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Argentina’s ruling coalition suffered its biggest political defeat in two years in office after a primary election in which the opposition won most districts, putting the government of President Alberto Fernandez under pressure.
The opposition coalition Juntos por el Cambio has unexpectedly won the key district of Province of Buenos Aires, which accounts for more than a third of the country’s electorate, by 4.4 percentage points with 97% of the votes counted.
On a national level, the opposition leads by twice that margin in the race for the lower house and by almost 16 percentage points in the senate, according to a tally compiled by newspaper La Nacion.
The primary vote to pick candidates ahead of a midterm on November 14 reflects voters’ growing discontent over Fernandez’s pandemic strategy, rising poverty and annual inflation that has surged to 50%.
His coalition lost congressional battles in districts typically favourable to the Peronist government, such as La Pampa, Chubut, Chaco, Tierra del Fuego and even Santa Cruz, the home province of vice-president Cristina Fernandez de Kirchner.
In a speech on Sunday night, Fernandez acknowledged the defeat and promised to work on reversing the results.
“Evidently, there’s something we didn’t do right to get people to give us their support as we wished they had,” Fernandez said at the government’s campaign headquarters in Buenos Aires. “The campaign has just begun and we still have two months. We need to win it.”
With mandatory voting for most adults, the primary effectively serves as a nationwide opinion poll ahead of the midterm, when half of the lower house seats in congress and a third of the senate are on the ballot. While investors would cheer the antibusiness ruling coalition for losing significant ground, the government will now be under pressure to try to reverse these results.
“The chances that this produces cabinet changes before November 14 have grown significantly with these results,” Lucas Romero, director of consulting firm Synopsis Consultores, said.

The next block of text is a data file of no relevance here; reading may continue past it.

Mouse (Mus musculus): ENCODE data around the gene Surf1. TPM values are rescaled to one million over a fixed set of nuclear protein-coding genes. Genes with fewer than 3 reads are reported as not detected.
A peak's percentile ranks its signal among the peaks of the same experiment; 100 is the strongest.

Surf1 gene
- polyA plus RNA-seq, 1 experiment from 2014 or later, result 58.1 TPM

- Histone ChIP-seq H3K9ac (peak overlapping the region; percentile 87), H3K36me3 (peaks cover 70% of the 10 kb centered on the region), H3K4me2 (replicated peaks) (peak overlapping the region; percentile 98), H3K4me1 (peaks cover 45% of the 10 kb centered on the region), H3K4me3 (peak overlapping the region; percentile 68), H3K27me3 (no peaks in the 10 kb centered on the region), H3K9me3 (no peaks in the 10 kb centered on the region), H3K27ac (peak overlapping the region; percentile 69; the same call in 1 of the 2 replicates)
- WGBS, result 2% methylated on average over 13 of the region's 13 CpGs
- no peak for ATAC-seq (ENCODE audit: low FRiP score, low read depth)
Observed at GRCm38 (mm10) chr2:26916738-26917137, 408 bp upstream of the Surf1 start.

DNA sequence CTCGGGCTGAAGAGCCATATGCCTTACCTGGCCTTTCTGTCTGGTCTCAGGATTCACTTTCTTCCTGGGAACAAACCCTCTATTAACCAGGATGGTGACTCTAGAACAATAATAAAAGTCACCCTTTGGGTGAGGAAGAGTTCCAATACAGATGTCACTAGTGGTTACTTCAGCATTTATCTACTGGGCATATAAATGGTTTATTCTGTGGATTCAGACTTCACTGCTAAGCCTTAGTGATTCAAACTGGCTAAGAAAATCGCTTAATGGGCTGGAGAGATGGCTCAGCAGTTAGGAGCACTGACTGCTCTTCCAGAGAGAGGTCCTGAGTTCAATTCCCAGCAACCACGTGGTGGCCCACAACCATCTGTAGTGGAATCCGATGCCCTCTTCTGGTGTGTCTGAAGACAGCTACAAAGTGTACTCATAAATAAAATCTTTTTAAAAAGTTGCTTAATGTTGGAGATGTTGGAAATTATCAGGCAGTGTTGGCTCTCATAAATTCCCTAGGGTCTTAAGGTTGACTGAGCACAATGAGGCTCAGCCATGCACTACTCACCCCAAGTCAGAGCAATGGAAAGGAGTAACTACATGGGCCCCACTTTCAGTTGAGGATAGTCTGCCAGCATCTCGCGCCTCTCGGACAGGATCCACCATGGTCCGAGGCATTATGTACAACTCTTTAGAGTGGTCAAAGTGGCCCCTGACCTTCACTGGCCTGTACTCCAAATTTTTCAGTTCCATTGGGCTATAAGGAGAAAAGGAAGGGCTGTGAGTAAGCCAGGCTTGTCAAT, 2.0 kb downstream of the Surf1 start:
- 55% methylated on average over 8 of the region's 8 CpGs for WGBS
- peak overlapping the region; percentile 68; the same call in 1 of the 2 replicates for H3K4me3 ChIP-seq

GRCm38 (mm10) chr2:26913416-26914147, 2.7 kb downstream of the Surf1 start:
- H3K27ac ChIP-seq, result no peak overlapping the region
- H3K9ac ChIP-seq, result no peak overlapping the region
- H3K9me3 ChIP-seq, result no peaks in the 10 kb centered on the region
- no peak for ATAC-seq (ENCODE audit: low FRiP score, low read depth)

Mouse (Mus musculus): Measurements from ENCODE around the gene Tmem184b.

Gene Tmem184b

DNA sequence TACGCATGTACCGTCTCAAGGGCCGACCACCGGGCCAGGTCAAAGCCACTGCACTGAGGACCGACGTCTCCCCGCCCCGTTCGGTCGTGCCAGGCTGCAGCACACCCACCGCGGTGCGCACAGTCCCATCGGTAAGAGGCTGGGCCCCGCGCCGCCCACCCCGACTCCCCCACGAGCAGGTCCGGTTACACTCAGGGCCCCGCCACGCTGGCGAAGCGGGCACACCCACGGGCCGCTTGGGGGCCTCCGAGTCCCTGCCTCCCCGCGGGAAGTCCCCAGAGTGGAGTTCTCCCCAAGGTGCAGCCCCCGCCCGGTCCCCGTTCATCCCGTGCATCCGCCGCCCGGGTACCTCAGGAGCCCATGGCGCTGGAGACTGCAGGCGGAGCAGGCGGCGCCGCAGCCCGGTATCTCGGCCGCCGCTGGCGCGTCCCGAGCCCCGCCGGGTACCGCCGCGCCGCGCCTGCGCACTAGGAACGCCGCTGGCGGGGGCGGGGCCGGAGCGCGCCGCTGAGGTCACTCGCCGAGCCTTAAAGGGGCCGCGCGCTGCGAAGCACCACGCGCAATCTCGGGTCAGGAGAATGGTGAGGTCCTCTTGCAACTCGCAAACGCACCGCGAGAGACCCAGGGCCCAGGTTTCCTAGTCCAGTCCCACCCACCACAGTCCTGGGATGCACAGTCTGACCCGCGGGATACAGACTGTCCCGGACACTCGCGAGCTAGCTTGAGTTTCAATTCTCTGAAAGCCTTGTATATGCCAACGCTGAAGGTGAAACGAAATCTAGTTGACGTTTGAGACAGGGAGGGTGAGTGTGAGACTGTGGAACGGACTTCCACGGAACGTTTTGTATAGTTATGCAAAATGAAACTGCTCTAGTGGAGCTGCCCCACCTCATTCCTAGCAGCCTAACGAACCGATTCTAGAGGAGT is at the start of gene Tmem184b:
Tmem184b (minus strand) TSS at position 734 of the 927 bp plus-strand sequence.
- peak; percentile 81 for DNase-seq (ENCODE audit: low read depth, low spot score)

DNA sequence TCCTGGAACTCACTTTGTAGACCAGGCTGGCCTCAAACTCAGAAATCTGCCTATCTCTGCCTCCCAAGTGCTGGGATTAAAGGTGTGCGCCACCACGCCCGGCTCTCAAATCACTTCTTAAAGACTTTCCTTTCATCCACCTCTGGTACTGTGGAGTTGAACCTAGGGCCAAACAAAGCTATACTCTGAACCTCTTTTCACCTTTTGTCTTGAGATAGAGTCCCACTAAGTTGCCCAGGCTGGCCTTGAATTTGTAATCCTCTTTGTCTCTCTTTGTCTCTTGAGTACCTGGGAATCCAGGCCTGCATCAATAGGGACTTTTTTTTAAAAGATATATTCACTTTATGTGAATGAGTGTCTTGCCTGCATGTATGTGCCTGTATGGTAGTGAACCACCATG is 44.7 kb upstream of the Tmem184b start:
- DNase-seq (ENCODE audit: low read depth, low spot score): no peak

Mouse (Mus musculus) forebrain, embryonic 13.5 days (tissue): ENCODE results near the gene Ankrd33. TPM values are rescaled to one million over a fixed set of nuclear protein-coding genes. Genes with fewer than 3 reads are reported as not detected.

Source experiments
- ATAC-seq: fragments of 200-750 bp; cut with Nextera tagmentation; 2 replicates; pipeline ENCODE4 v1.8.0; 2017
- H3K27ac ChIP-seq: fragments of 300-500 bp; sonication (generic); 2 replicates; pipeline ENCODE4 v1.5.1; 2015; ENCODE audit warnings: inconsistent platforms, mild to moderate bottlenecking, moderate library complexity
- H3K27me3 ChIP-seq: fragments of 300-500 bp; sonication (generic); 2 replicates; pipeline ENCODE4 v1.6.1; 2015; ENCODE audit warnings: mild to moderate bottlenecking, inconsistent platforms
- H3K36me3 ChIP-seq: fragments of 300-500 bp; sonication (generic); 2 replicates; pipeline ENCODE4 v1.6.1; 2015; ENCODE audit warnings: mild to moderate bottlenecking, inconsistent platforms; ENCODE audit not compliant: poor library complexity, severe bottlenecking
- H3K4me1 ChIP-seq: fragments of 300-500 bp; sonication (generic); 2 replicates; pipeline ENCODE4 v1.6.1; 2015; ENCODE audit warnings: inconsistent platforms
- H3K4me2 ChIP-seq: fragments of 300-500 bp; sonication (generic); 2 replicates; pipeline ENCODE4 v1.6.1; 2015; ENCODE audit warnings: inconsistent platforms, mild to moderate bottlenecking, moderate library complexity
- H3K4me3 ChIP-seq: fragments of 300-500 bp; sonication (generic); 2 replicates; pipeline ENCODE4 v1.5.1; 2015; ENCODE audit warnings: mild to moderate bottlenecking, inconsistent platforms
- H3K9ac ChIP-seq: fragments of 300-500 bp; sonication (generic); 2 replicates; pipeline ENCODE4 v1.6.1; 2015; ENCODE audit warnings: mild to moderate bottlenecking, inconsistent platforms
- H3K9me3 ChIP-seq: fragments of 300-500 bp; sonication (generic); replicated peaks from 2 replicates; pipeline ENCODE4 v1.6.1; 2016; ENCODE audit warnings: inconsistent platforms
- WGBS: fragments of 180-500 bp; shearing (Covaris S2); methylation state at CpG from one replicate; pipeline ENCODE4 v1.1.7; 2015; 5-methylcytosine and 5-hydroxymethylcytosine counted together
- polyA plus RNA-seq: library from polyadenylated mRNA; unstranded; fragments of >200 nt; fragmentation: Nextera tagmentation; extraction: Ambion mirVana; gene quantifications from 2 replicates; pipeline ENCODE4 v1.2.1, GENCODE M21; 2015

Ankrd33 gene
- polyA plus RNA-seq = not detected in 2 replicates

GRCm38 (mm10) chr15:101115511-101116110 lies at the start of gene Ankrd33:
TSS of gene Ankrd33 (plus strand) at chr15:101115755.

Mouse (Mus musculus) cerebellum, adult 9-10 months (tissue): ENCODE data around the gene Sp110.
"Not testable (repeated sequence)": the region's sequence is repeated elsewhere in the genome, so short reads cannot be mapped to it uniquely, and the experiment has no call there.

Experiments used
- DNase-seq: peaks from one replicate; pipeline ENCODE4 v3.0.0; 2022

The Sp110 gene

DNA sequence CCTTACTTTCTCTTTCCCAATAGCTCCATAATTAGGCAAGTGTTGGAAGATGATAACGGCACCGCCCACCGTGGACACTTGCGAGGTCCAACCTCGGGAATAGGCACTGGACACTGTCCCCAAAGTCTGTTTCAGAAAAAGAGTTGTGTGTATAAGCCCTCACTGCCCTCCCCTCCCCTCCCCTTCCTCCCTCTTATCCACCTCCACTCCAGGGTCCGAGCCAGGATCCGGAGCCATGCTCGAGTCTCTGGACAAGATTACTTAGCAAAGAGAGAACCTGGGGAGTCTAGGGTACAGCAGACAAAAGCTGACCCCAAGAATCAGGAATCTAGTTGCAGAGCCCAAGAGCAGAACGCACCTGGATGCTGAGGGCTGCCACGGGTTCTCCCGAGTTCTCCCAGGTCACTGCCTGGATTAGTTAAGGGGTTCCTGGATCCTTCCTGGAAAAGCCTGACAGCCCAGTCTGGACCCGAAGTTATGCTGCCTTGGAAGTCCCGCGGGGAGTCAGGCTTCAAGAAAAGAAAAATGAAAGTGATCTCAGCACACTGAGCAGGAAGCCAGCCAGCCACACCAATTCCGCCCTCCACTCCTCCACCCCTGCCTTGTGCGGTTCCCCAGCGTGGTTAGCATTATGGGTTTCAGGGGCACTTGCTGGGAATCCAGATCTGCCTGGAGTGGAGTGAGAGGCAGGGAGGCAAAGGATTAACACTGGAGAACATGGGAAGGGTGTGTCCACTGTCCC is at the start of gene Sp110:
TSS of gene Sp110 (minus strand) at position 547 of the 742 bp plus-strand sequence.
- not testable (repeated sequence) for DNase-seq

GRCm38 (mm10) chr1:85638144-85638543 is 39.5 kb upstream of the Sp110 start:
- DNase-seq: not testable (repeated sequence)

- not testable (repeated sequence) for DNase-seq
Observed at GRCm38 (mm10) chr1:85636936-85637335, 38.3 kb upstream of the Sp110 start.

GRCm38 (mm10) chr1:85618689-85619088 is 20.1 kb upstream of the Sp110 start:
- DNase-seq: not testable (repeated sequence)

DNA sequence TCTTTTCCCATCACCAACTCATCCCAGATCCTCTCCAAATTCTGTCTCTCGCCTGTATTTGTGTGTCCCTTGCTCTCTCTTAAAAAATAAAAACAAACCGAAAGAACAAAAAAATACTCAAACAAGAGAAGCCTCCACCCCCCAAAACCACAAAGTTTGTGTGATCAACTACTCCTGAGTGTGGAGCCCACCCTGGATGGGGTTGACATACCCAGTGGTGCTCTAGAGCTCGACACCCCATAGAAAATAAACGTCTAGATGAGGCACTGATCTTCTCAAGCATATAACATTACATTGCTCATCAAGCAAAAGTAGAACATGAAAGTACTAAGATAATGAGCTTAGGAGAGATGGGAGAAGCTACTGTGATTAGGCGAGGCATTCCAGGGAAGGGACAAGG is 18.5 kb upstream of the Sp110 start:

“We’re seeing a marked setback for the ruling coalition in almost all the provinces.”
About 67% of the electorate cast their votes on Sunday, a record low for Argentina.
If Sunday’s results are repeated in the midterm, the government coalition would not only lose its simple majority in the senate but also its first minority in the lower house to the Juntos bloc, according to Diego Pereira, an economist at JPMorgan Chase & Co.
Now attention will turn to Fernandez’s next policy moves within a shaky coalition where Fernandez de Kirchner, who ruled the country between 2007 and 2015, represents more hard-left positions. Some analysts say that more unorthodox measures could complicate the government’s ongoing negotiations with the IMF to reschedule payments on $45bn owed to the institution.
The discussion now is “if the government is to turn for pragmatism or strengthen its heterodox derivative”, JPMorgan’s Pereira wrote in a note to clients. “Any credible amendment to the policy framework entails political costs, which in our view suggests low probability of effective and positive policy changes before November.”
Argentina, which is shut from international debt markets, has to pay back more than $4bn to the IMF before year’s end.
Bloomberg News. More stories like this are available on bloomberg.com
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